On behalf of the 73,000 Iowans we represent, with members in every county, we oppose carbon capture pipelines. Carbon pipelines are a danger to Iowans and our land, a false climate solution, and a distraction from the real work of reforming our agricultural and energy sectors to combat the looming climate emergency. They are an affront to our shared vision for Iowa’s future — where communities work together to protect our water, land and climate for future generations and those who live downstream.

Continue Reading...

Drinking water, vaccines, and the tragedy of the commons

 Richard Lindgren is Emeritus Professor of Business at Graceland University in Lamoni, Iowa, now retired in Gulf Coast Florida. He blogs at godplaysdice.com.

Before a planned international trip for a humanitarian non-governmental organization a few years ago, I received cholera and typhoid vaccinations as part of a set of several jabs administered by Iowa’s Polk County Health Department. Despite some transient ill effects, I survived to tell the tale, one more unsung miracle performed daily without fanfare by the protectors of our public health.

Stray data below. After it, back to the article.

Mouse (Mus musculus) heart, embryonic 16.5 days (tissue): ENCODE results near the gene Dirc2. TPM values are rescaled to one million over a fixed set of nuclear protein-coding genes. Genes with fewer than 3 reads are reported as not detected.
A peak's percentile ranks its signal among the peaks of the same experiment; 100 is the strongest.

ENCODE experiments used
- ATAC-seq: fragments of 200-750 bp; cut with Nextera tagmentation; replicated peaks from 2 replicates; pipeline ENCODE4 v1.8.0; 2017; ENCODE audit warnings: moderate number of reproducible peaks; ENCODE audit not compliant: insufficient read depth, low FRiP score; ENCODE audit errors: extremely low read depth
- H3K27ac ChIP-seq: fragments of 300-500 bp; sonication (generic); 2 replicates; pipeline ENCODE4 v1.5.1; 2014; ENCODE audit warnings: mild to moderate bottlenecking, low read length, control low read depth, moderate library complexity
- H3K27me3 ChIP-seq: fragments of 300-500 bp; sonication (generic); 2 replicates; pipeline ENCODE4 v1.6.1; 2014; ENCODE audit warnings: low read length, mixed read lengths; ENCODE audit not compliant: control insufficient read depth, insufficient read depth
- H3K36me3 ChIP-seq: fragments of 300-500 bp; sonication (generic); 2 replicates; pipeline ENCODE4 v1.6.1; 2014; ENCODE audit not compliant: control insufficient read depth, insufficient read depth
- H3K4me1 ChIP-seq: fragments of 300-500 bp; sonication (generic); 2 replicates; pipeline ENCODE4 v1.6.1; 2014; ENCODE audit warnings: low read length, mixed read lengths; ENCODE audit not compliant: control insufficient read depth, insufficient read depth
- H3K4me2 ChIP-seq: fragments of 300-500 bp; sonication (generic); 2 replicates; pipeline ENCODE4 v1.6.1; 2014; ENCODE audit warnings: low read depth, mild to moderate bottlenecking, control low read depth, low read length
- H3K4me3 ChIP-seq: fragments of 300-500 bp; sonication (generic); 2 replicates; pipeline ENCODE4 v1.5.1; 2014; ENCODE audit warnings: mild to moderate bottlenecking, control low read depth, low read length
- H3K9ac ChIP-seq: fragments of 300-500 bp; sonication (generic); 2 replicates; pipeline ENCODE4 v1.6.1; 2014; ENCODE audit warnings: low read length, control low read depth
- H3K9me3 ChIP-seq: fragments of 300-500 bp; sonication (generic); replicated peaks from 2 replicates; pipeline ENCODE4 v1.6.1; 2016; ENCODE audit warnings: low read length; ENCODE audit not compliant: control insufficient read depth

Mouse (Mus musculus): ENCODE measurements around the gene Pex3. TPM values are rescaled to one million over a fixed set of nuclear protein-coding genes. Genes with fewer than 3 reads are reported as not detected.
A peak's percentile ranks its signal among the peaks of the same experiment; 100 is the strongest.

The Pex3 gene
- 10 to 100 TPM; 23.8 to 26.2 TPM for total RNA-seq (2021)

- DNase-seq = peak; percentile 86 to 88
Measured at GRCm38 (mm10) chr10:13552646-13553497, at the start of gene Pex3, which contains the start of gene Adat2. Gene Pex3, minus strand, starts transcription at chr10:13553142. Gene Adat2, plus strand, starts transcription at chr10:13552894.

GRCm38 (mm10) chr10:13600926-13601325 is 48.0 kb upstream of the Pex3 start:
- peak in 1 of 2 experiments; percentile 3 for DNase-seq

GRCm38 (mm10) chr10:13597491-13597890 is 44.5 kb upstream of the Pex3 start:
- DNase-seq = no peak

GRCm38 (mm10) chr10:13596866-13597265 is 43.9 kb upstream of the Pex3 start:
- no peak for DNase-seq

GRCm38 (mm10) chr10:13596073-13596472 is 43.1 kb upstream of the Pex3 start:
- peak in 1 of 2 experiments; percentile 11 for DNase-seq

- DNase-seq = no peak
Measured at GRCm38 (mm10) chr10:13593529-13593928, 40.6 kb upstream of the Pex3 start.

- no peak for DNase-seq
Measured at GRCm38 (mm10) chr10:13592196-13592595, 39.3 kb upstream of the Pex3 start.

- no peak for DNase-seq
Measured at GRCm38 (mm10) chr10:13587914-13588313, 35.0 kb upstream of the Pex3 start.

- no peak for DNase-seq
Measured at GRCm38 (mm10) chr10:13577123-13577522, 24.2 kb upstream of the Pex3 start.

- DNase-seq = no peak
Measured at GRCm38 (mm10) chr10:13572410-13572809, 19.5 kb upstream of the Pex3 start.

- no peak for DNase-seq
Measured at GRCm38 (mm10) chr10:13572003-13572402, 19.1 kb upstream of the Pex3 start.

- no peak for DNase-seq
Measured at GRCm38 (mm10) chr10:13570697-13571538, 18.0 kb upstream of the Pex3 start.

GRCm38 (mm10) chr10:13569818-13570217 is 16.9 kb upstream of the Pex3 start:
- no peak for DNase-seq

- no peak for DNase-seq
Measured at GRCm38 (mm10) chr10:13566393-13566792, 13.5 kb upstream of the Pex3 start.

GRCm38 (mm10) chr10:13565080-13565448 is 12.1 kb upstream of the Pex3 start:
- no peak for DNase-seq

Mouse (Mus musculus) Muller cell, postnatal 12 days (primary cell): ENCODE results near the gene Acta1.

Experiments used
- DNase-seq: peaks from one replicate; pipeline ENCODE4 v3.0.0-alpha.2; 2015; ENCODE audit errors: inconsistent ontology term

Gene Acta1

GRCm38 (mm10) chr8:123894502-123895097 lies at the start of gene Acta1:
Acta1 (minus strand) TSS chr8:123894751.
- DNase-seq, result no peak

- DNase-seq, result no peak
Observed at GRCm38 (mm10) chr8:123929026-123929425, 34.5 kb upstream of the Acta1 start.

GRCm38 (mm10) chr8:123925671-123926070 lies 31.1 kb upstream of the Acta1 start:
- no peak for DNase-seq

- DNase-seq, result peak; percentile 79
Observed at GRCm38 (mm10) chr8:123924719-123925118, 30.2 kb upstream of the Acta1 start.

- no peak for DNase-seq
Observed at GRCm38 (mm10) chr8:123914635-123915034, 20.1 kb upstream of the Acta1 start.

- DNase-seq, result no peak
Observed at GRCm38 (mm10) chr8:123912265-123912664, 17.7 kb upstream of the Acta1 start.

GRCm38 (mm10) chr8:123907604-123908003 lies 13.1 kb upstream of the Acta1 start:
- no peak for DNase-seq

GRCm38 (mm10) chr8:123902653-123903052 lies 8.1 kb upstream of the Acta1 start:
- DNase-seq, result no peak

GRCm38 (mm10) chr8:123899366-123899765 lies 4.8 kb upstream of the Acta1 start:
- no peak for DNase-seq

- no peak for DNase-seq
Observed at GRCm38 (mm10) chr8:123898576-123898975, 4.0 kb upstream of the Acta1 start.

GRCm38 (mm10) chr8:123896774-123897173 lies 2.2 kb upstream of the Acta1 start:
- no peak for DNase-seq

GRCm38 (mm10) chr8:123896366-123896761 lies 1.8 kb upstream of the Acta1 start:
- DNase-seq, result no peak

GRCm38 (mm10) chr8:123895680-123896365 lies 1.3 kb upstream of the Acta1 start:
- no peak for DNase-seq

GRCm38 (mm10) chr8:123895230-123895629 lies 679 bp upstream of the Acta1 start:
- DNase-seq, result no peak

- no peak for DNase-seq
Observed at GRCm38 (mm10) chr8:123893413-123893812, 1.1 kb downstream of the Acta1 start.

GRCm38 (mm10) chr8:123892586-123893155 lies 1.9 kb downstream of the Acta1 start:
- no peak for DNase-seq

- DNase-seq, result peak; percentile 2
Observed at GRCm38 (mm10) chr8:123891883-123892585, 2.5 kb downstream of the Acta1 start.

In 1854, Dr. John Snow physically mapped out London’s cholera epidemic of that year and demonstrated that cholera is a water-borne disease, that outbreak mostly tied to a single sewage-contaminated water well. It took a very bad year of sewage stench four years later before the city committed money to begin building the most impressive sewer system in the world for its day in order to protect the common water supply.

The contamination of London’s water supply was a classic example of “the tragedy of the commons.” And in Iowa it still is! Governor Kim Reynolds managed to gloat recently over a long-needed plan to spend $100 million to improve Iowa’s often stinky, fertilizer-and-hog-manure-contaminated public water supplies. The new money, she said in her official press release, comes from some mysterious “ARPA.” Unsaid is that this is the “American Rescue Plan Act of 2021,” enacted over the opposition of every Republican in Congress.

The larger “commons” in 2021 is not London’s drinking water, rather it is our own public health, of which our drinking water is but a part. Our public health, too, has begun to stink.

Continue Reading...